Two Little Savages
By Ernest Thompson Seton
Public Domain Books
At school he was a model boy except in one respect–he had strange, uncertain outbreaks of disrespect for his teachers. One day he amused himself by covering the blackboard with ridiculous caricatures of the principal, whose favourite he undoubtedly was. They were rather clever and proportionately galling. The principal set about an elaborate plan to discover who had done them. He assembled the whole school and began cross-examining one wretched dunce, thinking him the culprit. The lad denied it in a confused and guilty way; the principal was convinced of his guilt, and reached for his rawhide, while the condemned set up a howl. To the surprise of the assembly, Yan now spoke up, and in a tone of weary impatience said:
“Oh, let him alone. I did it.”
His manner and the circumstances were such that every one laughed. The principal was nettled to fury. He forgot his manhood; he seized Yan by the collar. He was considered a timid boy; his face was white; his lips set. The principal beat him with the rawhide till the school cried “Shame,” but he got no cry from Yan.
That night, on undressing for bed, his brother Rad saw the long black wales from head to foot, and an explanation was necessary. He was incapable of lying; his parents learned of his wickedness, and new and harsh punishments were added. Next day was Saturday. He cut his usual double or Saturday’s share of wood for the house, and, bruised and smarting, set out for the one happy spot he knew. The shadow lifted from his spirit as he drew near. He was already forming a plan for adding a fireplace and chimney to his house. He followed the secret path he had made with aim to magnify its secrets. He crossed the open glade, was, nearly at the shanty, when he heard voices–loud, coarse voices–coming from his shanty. He crawled up close. The door was open. There in his dear cabin were three tramps playing cards and drinking out of a bottle. On the ground beside them were his shell necklaces broken up to furnish poker chips. In a smouldering fire outside were the remains of his bow and arrows.
Poor Yan! His determination to be like an Indian under torture had sustained him in the teacher’s cruel beating and in his home punishments, but this was too much. He fled to a far and quiet corner and there flung himself down and sobbed in grief and rage–he would have killed them if he could. After an hour or two he came trembling back to see the tramps finish their game and their liquor; then they defiled the shanty and left it in ruins.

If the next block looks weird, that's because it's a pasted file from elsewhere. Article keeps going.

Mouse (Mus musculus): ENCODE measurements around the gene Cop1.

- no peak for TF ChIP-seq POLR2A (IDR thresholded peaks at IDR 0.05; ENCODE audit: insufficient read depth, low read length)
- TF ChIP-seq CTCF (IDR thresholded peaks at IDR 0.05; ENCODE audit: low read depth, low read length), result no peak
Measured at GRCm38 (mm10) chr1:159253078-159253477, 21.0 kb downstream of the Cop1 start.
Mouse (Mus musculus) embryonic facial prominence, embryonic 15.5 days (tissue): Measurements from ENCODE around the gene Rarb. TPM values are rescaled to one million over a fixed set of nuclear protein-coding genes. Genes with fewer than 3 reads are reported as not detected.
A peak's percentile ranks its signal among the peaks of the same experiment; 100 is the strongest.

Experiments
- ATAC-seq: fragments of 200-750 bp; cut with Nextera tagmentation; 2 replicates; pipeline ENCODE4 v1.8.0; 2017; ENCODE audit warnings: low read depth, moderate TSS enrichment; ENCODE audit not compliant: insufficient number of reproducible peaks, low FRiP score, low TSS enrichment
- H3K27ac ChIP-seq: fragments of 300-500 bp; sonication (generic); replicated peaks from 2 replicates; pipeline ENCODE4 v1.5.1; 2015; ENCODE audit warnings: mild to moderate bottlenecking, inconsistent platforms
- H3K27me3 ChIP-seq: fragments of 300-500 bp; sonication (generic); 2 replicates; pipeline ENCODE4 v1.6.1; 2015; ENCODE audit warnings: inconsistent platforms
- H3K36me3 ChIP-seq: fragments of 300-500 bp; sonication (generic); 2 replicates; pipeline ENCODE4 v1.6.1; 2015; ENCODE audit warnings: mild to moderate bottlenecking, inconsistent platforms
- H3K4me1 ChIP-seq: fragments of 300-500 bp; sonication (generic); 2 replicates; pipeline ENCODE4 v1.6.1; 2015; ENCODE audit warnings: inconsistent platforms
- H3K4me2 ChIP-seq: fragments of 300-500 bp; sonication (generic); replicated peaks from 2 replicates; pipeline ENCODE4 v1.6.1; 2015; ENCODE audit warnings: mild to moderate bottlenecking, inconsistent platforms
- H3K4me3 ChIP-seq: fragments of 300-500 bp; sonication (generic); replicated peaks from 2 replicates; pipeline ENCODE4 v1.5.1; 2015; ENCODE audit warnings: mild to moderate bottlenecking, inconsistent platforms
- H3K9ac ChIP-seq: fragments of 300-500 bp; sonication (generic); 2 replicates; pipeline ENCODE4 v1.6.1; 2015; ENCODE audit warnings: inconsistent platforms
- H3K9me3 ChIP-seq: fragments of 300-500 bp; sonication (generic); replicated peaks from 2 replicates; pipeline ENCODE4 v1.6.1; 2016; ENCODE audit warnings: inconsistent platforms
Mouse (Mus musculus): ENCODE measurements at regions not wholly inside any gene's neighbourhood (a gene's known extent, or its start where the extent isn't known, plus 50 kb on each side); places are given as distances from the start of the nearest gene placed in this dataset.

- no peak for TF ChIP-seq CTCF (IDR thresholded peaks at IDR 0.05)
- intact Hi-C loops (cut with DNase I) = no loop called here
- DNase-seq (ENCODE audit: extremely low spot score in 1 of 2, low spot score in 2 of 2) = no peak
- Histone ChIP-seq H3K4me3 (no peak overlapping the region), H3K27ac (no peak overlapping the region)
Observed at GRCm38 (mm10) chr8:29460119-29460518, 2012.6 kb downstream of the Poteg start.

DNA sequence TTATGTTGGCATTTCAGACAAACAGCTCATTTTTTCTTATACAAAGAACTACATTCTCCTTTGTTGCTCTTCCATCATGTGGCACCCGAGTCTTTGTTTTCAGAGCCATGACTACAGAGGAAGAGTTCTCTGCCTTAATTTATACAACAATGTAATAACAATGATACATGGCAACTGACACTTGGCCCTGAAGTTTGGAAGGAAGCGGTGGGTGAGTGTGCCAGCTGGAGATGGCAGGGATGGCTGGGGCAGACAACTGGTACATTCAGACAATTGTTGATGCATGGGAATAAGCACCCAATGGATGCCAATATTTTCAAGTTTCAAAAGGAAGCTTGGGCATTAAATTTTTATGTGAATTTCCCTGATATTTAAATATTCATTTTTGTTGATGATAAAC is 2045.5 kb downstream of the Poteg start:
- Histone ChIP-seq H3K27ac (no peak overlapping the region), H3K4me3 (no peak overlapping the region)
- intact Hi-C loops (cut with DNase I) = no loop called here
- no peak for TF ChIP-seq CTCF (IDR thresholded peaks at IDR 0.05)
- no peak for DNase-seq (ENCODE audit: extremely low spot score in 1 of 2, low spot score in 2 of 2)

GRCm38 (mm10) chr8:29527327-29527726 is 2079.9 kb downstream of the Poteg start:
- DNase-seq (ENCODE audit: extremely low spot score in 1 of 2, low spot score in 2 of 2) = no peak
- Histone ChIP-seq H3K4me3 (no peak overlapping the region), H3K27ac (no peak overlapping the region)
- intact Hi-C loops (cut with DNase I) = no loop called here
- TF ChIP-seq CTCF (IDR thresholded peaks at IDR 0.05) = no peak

The brightest thing in his life was gone–a King discrowned, dethroned. Feeling now every wale on his back and legs, he sullenly went home.
This was late in the summer. Autumn followed last, with shortening days and chilly winds. Yan had no chance to see his glen, even had he greatly wished it. He became more studious; books were his pleasure now. He worked harder than ever, winning honour at school, but attracting no notice at the home, where piety reigned.
The teachers and some of the boys remarked that Yan was getting very thin and pale. Never very robust, he now looked like an invalid; but at home no note was taken of the change. His mother’s thoughts were all concentrated on his scapegrace younger brother. For two years she had rarely spoken to Yan peaceably. There was a hungry place in his heart as he left the house unnoticed each morning and saw his graceless brother kissed and darlinged. At school their positions were reversed. Yan was the principal’s pride. He had drawn no more caricatures, and the teacher flattered himself that that beating was what had saved the pale-faced head boy.
He grew thinner and heart-hungrier till near Christmas, when the breakdown came.
“He is far gone in consumption,” said the physician. “He cannot live over a month or two”
[Illustration: “There in his dear cabin were three tramps"]
“He must live,” sobbed the conscience-stricken mother. “He must live–O God, he must live.”
All that suddenly awakened mother’s love could do was done. The skilful physician did his best, but it was the mother that saved him. She watched over him night and day; she studied his wishes and comfort in every way. She prayed by his bedside, and often asked God to forgive her for her long neglect. It was Yan’s first taste of mother-love. Why she had ignored him so long was unknown. She was simply erratic, but now she awoke to his brilliant gifts, his steady, earnest life, already purposeful.